- The freedom of not clinging to earthly goods
- Detachment reminds us that everything belongs to God
- Being grateful for what we have
NO SERVANT can serve two masters, Jesus tells us in today's Gospel (Lk 16:13). These are clear and precise words that leave no room for ambiguity. Anyone who desires to be a disciple of Christ tries to ensure that earthly goods do not distract them from the true center of their lives. You cannot serve both God and mammon, Jesus continues (Lk 16:13). We want to ask the Holy Spirit to help us understand the invitation He is extending to us. God’s reign and money’s dominion are very different: we receive the first and it opens us to others, while — through greed, the excessive desire for things, reliance on wealth alone, and other deceptions — the second tricks us into closing in on ourselves.
The immediate but fleeting effect of attaching our hearts to earthly goods is self-sufficiency. Once we have obtained what we desired, we experience moments of superficial, but obvious, glory. They are often emotionally charged. Gradually, however, this refuge imprisons us. Those goods cannot penetrate our hearts; they cannot nourish it. They may temporarily numb it, but sooner or later, we wake up to loneliness. They may not be inherently evil, but if we turn them into little idols, they take control of our lives. Following Jesus involves practicing the virtue of detachment, enjoying a harmonious use of the things around us. We learn that “Christian discipleship entails deciding not to accumulate earthly treasures, which give the illusion of a security that is actually fragile and fleeting. It requires a willingness to be set free from all that holds us back from achieving true happiness and bliss, in order to recognize what is lasting, what cannot be destroyed by anyone or anything (cf. Mt 6:19-20).”
The soul that lives without attachment to things, without surrendering its happiness to them, becomes enriched with God's wealth, love, and peace. It needs nothing because it has everything. When it uses material goods, time, or talents, it treats them as gifts, gratefully acknowledging that it has what it needs, because everything belongs to us in God. Without claiming or hoarding goods, the detached soul enjoys them even more.
WE CAN ask Jesus to teach us the art of entrusting ourselves to his care. At another point in his teaching, He asked his listeners to consider the lilies and the birds, which never lack food or clothing because, in their own way, they live from God (cf. Mt 6:25-33). “A little bit of love is enough for him to pour out his grace bountifully on the soul of his friend.” He is content with a bit of affection and bestows his riches upon us. “Set very little store on what you have given,” St. Teresa of Avila advises, “since you receive so much.”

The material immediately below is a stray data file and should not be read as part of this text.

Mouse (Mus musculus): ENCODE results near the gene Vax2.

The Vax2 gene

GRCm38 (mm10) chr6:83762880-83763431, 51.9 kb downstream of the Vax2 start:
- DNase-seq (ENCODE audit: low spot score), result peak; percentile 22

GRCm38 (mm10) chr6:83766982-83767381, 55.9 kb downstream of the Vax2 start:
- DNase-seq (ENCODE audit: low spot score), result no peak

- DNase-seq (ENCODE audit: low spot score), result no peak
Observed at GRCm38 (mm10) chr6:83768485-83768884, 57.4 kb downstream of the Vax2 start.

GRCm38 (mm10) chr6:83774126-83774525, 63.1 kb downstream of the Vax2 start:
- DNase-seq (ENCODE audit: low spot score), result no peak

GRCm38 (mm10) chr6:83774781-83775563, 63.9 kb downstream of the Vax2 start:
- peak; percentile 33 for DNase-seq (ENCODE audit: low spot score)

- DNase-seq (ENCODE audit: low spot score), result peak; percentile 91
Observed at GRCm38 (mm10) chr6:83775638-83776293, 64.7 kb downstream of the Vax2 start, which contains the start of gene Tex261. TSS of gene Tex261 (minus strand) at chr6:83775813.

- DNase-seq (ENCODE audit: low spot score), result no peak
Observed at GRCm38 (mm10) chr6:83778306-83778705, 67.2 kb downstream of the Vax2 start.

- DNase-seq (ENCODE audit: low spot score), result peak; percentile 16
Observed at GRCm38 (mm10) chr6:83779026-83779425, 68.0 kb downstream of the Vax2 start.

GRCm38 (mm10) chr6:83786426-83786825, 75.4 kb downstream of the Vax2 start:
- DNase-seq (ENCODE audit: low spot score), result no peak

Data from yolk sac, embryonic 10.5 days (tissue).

Jesus gives everyone the ability to enjoy the virtue of detachment, which reminds us that everything is God's. Each one of us will live it in their own circumstances, whether in abundance or scarcity. Our specific situation is optimal for trusting in God. When we are troubled by uncertainty, doubt, or fear, we can ask Him to convince us that joy does not depend on having much or having little. We can internalize the belief that “to be happy, what [we] need is not an easy life but a heart which is in love.”
“God's plans do not coincide with those of man; they are infinitely better, but often incomprehensible to the human mind. [...] We certainly should not wait passively for what he sends us, but cooperate with him in bringing to completion the work he has begun in us. We must be eager to seek first the things of heaven. These must come first, as Jesus said: "Seek first his kingdom and his righteousness" (Mt 6:33). Other matters must not be the object of excessive concern, because our heavenly Father knows our needs.”
ONE OF the paths to Christian detachment — which is, at the same time, an “attachment” to what we truly desire — is gratitude. When we do not take the love we want to receive for granted, we learn to be open to it in whatever form it manifests itself. Similarly, when we let go of the poor securities offered by material goods or even creatures, we discover a thousand ways in which others were showing us their simple love.
On February 28, 1964, St. Josemaría entered his room and was surprised to see a bedspread covering his bed, which was usually bare. Two days later, he called one of his daughters to thank her: “Thank you, my daughter, and God bless you. What a surprise I got the other day when I went into my room. I couldn’t believe my eyes, and I said to myself, ‘Josemaría, you sure have become rich!’ In thirty-six years it’s the first time I’ve had a bedspread. You know that for years I’ve instead on being the last.”
“Every person’s life, and especially every Christian’s, should be characterized by an attitude of thanksgiving [...]. It is a ‘Eucharistic’ attitude that gives you peace and security in times of hardship, frees you from all selfish and individualistic affection, and makes you docile to the will of the Most High, even regarding difficult moral demands [...]. Gratitude means believing, loving, giving... and doing so with joy and generosity!” We ask our Lady, who received all the gifts God showered upon her gratefully, for the courage not to cling to earthly things but to trust in our Heavenly Father.
 Pope Francis, Message, 14-XI-2021.
 St. Josemaría, The Way of the Cross, Station V.
 St. Teresa of Jesus, The Way of Perfection, 33.2.
 St. Josemaría, The Way, no. 795.
 Pope John Paul II, Audience, 24-III-1999.
 St. Josemaría, quoted in A. Vázquez de Prada, The Founder of Opus Dei, Volume III, Scepter, New York 2005, pg. 218.
 Pope John Paul II, Homily, 9-XI-1980.